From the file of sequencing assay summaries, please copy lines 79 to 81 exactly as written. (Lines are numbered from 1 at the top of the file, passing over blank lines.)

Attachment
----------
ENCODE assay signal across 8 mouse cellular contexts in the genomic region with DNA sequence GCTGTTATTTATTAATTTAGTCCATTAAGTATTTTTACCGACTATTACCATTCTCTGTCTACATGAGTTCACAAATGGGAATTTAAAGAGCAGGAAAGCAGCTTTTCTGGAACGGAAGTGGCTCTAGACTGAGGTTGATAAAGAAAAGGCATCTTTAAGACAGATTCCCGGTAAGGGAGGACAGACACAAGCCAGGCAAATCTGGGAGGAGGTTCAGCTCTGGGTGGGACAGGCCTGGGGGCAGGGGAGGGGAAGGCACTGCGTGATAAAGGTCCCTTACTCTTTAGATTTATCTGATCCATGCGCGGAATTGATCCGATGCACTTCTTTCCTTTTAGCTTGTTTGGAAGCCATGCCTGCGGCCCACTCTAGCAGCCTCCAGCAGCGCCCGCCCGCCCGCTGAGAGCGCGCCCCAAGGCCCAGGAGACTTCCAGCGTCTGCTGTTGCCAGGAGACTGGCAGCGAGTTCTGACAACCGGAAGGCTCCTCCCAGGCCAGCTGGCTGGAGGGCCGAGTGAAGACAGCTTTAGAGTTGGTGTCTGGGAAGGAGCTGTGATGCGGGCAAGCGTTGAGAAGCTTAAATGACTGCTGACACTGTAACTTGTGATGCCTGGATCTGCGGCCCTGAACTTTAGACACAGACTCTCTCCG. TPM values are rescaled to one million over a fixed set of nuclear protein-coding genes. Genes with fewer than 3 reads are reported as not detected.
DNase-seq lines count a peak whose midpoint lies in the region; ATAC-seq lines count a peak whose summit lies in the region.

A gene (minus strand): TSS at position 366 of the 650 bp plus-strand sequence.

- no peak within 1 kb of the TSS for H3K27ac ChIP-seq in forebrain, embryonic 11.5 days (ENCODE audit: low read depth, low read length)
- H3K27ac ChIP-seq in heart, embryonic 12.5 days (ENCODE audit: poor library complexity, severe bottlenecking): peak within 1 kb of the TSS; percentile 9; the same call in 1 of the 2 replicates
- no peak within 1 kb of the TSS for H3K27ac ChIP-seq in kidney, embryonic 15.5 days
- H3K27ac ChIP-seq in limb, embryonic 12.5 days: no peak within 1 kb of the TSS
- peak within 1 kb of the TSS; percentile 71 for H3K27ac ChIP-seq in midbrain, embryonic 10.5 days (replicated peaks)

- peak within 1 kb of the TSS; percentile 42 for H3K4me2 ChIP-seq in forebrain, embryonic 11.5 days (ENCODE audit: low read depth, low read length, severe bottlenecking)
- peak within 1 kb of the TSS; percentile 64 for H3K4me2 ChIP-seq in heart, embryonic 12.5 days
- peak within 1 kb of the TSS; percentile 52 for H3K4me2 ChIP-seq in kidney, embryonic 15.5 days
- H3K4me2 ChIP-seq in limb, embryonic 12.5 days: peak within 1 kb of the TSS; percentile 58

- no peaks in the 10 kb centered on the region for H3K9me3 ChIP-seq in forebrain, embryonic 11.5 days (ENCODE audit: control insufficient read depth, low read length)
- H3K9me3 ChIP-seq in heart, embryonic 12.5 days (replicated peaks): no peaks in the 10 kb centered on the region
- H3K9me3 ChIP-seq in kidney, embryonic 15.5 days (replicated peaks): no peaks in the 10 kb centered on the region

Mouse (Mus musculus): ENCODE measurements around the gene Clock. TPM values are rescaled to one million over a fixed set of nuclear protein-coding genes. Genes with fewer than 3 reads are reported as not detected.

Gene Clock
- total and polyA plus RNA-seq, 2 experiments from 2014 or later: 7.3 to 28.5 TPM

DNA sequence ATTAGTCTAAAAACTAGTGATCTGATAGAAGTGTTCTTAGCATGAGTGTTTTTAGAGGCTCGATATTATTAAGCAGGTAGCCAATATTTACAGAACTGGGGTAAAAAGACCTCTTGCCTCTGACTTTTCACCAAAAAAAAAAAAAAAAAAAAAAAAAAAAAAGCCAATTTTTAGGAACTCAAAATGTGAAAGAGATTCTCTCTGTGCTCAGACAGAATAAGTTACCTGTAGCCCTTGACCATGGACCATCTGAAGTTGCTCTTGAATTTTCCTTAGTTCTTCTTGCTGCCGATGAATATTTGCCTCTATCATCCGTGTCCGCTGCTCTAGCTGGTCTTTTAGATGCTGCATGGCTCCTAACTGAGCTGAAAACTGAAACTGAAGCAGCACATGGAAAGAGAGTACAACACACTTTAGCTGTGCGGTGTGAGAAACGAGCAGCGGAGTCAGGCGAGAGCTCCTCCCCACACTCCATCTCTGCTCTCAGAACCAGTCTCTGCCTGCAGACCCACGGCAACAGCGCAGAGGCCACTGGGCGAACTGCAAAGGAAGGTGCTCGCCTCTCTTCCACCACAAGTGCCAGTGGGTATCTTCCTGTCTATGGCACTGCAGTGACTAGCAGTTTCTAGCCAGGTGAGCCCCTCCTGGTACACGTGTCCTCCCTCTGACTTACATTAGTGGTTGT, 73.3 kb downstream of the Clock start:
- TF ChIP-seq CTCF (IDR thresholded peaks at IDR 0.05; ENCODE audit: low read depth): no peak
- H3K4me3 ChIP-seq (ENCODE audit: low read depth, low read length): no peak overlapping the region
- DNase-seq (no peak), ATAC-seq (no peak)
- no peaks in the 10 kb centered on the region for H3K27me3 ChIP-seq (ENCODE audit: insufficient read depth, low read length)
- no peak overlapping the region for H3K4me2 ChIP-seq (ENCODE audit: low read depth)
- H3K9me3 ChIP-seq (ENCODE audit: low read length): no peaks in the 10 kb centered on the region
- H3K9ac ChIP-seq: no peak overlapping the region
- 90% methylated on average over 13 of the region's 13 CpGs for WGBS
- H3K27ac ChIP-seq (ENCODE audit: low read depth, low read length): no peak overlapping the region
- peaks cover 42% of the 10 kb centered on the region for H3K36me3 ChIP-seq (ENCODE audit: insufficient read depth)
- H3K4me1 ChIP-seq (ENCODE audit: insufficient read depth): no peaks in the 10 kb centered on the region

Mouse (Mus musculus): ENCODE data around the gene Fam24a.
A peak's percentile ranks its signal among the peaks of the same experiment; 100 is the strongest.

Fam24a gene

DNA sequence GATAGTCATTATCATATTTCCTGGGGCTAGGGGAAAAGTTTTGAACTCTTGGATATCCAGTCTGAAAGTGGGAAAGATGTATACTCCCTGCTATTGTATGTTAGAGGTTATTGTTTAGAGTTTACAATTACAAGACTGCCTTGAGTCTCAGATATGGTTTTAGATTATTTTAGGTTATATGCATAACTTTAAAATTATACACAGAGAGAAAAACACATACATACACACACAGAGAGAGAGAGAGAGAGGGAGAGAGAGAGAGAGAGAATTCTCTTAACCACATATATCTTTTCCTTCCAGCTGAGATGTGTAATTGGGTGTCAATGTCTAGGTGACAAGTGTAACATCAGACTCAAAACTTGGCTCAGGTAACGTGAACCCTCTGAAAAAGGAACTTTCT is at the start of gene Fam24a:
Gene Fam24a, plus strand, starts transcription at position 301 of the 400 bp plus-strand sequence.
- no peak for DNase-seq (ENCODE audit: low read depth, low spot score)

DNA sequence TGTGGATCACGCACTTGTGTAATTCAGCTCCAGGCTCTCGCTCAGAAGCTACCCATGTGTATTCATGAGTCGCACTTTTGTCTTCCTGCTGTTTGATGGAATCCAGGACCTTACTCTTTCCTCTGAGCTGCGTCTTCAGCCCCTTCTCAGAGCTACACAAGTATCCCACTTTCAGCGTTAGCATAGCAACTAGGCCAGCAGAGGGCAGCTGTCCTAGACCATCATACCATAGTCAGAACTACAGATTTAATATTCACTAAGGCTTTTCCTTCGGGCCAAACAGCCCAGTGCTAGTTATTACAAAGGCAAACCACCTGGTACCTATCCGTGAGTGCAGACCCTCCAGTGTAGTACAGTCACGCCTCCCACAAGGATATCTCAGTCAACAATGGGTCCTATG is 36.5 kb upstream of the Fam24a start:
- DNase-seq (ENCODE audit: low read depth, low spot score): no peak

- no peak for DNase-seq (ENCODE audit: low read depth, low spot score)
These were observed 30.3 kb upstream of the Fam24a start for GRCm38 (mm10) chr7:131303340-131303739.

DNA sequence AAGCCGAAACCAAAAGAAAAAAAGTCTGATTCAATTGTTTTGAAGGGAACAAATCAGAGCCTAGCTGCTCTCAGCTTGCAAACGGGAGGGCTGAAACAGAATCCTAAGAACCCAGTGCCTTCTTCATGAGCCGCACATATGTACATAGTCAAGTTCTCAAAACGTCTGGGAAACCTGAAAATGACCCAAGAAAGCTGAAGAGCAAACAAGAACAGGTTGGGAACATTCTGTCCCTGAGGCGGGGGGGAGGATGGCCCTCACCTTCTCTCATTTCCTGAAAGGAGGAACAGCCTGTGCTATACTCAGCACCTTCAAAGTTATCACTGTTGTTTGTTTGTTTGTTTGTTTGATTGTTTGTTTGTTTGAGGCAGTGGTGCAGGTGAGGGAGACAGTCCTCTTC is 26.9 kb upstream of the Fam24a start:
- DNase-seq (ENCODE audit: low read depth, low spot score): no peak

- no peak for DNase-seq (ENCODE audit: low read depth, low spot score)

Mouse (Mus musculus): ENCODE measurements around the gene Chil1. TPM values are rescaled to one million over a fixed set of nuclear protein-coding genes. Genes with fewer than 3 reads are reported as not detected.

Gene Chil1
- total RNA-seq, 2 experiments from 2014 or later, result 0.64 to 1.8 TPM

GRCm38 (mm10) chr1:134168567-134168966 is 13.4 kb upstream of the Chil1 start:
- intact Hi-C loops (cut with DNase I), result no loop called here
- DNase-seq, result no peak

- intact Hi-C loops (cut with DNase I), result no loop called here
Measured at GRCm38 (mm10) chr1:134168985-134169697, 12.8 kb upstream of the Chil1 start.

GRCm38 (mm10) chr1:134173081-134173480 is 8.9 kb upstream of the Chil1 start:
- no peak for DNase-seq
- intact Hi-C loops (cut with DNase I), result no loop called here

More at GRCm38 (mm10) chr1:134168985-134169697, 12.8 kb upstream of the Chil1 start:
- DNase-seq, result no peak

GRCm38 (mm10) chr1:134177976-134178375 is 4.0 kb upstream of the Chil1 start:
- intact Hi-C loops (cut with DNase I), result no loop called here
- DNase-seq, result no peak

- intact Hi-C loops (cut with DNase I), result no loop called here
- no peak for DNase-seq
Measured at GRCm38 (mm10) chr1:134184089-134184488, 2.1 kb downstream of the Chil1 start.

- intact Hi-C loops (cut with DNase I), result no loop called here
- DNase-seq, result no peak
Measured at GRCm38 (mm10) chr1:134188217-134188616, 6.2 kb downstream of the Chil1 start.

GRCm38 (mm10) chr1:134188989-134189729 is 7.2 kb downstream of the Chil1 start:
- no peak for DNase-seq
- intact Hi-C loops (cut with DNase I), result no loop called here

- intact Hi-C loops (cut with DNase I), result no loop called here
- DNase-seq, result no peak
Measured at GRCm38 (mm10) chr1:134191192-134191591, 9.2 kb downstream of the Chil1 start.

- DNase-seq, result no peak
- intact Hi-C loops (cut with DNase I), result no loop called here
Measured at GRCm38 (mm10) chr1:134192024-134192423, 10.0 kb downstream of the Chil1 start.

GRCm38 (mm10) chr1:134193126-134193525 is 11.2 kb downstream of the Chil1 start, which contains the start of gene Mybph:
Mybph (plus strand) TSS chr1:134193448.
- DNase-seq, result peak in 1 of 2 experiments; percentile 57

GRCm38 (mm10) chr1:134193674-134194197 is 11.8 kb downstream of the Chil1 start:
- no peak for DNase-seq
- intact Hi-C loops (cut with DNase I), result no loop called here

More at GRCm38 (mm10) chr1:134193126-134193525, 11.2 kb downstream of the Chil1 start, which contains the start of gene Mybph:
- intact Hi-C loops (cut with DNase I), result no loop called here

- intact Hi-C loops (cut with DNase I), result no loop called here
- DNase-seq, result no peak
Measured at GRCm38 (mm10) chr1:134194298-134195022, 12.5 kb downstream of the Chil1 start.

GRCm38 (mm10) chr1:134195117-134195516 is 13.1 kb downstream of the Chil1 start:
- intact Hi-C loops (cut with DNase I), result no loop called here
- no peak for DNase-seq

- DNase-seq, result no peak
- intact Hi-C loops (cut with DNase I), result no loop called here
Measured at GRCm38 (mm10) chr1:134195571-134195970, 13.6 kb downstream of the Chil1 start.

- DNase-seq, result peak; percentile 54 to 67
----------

- no peak for DNase-seq
- intact Hi-C loops (cut with DNase I), result no loop called here

More at GRCm38 (mm10) chr1:134193126-134193525, 11.2 kb downstream of the Chil1 start, which contains the start of gene Mybph: